Separation Barriers: Busy highway, especially with high traffic volume at night; other totally inappropriate habitat that the salamanders cannot traverse.
Alternate Separation Procedure: Separation distance for stream-dwelling species along riverine corridors: 10 stream km. Separation distance for other freshwater aquatic and wetland habitats: 3 km. Separation distance for upland habitat: 1 km.
Separation Justification: These salamanders rarely successfully cross roadways that have heavy traffic volume at night, when most movements occur. Salamanders in this Specs Group, except strictly subterranean species, tend to be able to traverse upland habitat when conditions are wet, and generally they can pass through atypical wetland and aquatic habitats to reach another patch of suitable habitat. However, Grover and Wilbur (2002) created replicated seeps at distances of 3, 15, and more than 30 m from streams or natural seeps and found that Desmognathus fuscus and Gyrinophilus porphyriticus colonized the new seeps at 3 m and 15 m but were rare or absent at new seeps more than 30 m from the nearest stream or natural seep.

Although these specifications do not include rivers as barriers, Adams and Beachy (2001) documented morphological variation among populations of Gyrinophilus porphyriticus in the southern Appalachian Mountains and found patterns "consistent with the hypothesis that large rivers restrict sizable gene flow." Large rivers probably function at least as unsuitable habitat for many species in this Specs Group.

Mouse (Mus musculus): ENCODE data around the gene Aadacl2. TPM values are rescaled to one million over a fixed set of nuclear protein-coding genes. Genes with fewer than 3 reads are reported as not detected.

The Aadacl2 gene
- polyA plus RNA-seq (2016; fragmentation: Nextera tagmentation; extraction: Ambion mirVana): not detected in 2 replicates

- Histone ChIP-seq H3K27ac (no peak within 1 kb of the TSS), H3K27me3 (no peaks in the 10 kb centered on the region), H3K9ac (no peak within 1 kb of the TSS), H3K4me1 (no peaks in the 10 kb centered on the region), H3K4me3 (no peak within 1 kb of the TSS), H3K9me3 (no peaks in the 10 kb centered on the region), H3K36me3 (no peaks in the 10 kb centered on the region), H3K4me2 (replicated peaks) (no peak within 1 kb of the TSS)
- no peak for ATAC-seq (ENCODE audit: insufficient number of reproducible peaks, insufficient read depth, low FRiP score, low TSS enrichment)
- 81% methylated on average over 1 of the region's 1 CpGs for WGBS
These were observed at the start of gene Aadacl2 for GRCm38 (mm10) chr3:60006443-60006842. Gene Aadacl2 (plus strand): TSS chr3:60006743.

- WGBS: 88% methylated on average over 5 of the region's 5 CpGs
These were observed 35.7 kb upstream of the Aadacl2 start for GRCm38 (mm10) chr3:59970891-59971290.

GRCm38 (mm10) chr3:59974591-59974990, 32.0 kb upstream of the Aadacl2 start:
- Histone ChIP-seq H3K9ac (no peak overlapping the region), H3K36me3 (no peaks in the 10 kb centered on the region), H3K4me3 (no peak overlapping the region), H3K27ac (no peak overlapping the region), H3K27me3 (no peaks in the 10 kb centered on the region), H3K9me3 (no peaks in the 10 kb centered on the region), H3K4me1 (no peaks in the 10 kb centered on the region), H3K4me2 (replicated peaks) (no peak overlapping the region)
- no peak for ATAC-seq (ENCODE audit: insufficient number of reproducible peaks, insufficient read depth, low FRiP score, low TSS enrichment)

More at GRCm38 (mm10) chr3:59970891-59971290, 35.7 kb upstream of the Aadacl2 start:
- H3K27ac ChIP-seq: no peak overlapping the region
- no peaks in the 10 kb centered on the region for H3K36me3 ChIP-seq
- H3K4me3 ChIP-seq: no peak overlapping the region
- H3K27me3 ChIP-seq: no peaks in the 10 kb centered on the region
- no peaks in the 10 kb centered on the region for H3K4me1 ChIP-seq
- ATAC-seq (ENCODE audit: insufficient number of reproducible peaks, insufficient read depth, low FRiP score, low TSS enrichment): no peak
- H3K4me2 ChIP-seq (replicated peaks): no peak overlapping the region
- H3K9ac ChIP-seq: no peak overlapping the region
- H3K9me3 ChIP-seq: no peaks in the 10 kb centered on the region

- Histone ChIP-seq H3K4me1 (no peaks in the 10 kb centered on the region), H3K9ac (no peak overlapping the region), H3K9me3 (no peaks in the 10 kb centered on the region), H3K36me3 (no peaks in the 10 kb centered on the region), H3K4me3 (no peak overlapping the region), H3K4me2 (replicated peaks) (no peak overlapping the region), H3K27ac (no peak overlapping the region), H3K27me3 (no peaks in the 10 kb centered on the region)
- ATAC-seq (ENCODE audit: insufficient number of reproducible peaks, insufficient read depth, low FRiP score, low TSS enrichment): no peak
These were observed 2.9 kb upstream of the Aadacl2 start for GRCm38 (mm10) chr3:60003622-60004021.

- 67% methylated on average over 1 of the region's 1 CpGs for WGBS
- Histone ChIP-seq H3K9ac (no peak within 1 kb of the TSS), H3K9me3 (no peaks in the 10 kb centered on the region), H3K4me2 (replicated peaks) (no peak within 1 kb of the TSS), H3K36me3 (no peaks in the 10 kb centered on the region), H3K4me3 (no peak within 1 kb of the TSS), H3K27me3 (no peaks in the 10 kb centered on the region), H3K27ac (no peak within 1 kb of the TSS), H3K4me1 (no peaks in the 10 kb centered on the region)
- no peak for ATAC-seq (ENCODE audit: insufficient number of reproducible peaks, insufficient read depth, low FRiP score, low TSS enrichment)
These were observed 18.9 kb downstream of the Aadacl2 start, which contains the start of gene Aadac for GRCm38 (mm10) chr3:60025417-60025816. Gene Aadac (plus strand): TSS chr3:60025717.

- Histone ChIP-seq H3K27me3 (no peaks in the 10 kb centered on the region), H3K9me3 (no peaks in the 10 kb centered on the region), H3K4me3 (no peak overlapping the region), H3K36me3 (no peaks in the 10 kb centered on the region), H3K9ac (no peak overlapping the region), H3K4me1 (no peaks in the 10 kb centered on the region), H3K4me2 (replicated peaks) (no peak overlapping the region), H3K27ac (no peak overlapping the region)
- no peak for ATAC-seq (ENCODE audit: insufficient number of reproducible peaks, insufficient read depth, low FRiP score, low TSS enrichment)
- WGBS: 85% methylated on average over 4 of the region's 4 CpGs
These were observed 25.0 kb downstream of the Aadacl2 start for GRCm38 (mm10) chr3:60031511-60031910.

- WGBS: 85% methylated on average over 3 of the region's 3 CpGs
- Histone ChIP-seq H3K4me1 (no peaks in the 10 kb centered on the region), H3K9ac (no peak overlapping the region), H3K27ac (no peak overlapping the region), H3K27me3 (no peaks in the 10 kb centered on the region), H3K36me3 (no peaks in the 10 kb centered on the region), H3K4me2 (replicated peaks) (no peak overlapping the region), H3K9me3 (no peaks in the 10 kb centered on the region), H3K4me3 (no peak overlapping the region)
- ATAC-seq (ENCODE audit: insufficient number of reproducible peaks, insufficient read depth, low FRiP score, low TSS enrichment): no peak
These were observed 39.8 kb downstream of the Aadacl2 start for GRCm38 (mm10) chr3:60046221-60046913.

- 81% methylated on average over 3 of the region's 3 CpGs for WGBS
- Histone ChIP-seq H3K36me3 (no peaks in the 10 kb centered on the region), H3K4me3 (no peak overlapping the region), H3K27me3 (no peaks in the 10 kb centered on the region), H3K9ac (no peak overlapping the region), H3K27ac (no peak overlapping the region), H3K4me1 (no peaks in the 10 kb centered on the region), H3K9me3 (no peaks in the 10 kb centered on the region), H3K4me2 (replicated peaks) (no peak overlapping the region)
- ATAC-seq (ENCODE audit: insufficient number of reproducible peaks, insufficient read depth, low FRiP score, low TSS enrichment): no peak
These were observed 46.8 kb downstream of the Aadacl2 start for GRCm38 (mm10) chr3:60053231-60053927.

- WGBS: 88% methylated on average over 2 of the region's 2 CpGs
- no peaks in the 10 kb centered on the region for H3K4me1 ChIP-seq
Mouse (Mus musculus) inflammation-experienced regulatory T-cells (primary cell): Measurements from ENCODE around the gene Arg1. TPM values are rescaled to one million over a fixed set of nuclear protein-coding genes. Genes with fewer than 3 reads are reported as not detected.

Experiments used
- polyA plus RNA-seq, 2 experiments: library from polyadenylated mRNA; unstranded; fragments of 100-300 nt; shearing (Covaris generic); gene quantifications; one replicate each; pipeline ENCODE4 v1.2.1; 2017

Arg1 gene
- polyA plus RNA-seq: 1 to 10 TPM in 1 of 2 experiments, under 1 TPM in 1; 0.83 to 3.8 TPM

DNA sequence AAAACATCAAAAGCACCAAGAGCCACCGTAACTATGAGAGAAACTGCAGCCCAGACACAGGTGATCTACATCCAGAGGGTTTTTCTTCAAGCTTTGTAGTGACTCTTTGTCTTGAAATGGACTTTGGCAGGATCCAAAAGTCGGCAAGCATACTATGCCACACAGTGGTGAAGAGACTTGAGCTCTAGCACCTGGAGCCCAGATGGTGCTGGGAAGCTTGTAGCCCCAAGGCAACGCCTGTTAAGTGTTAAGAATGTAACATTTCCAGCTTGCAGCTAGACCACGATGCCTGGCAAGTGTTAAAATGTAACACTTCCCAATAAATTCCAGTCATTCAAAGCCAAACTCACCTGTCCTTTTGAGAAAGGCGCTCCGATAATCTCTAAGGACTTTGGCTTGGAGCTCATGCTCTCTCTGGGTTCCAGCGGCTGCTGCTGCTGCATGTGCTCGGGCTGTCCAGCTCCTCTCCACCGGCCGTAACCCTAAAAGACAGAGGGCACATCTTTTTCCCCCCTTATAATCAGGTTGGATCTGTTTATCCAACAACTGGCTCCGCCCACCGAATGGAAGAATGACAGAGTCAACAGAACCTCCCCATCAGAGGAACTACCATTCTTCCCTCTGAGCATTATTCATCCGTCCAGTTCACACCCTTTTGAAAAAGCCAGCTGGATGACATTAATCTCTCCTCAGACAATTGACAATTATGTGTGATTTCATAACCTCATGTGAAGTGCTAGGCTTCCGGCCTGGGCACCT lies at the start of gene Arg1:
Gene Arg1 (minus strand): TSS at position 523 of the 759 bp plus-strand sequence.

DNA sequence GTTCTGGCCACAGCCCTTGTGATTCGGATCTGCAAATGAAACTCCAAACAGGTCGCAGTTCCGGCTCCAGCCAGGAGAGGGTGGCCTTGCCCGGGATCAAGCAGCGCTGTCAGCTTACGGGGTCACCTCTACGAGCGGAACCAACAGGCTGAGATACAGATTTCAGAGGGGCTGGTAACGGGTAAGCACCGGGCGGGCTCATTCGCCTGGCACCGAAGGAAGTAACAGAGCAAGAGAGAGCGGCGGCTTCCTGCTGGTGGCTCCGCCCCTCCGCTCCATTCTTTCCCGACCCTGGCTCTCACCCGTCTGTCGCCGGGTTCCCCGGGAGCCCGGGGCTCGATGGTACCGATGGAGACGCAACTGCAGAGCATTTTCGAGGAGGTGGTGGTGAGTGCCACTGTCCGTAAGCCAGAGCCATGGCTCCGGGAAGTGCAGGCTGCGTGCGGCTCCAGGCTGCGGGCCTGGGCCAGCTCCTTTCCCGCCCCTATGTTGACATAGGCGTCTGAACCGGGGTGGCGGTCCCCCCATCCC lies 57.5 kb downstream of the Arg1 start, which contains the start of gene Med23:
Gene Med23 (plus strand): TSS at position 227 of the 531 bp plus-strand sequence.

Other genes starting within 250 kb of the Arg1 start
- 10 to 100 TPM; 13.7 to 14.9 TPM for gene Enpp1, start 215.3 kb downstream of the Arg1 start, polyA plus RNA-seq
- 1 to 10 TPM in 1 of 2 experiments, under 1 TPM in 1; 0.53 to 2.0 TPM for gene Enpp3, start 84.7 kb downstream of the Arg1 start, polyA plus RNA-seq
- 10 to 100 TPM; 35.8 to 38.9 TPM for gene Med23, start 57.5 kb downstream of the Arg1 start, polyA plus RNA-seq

Compared to larger ambystomatid salamanders, the movements of plethodontids are poorly documented, but home ranges likely tend to be very small, on the order of a few meters to a few dozen meters in length or diameter. Yet, on occasion, dispersing individuals likely travel at least several hundred meters, and stream-dwelling species likely disperse much farther along riverine corridors. Over a number of years, it is likely that these salamanders can spread multiple kilometers through suitable habitat.

Inferred Minimum Extent of Habitat Use (when actual extent is unknown): .1 km
Date: 28Oct2004
Author: Hammerson, G.
Population/Occurrence Viability
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U.S. Invasive Species Impact Rank (I-Rank) Not yet assessed
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Authors/Contributors
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NatureServe Conservation Status Factors Edition Date: 25Mar2002
NatureServe Conservation Status Factors Author: Hammerson, G.
Element Ecology & Life History Edition Date: 21Feb1995
Element Ecology & Life History Author(s): Hammerson, G.

Zoological data developed by NatureServe and its network of natural heritage programs (see Local Programs) and other contributors and cooperators (see Sources).

References
Help
  • Allen, C. R., S. Demarais, and R. S. Lutz. 1994. Red imported fire ant impact on wildlife: an overview. The Texas Journal of Science 46(1):51-59.

  • BARRETT, EVELYN P. AND CAROLINE P. BENJAMIN. 1977. AN ANALYSIS OF THE PIGMENTATION OF THE EPIGEAL EURYCEA OF THE TEXAS EDWARDS PLATEAU. COPEIA 1977(1):59-65.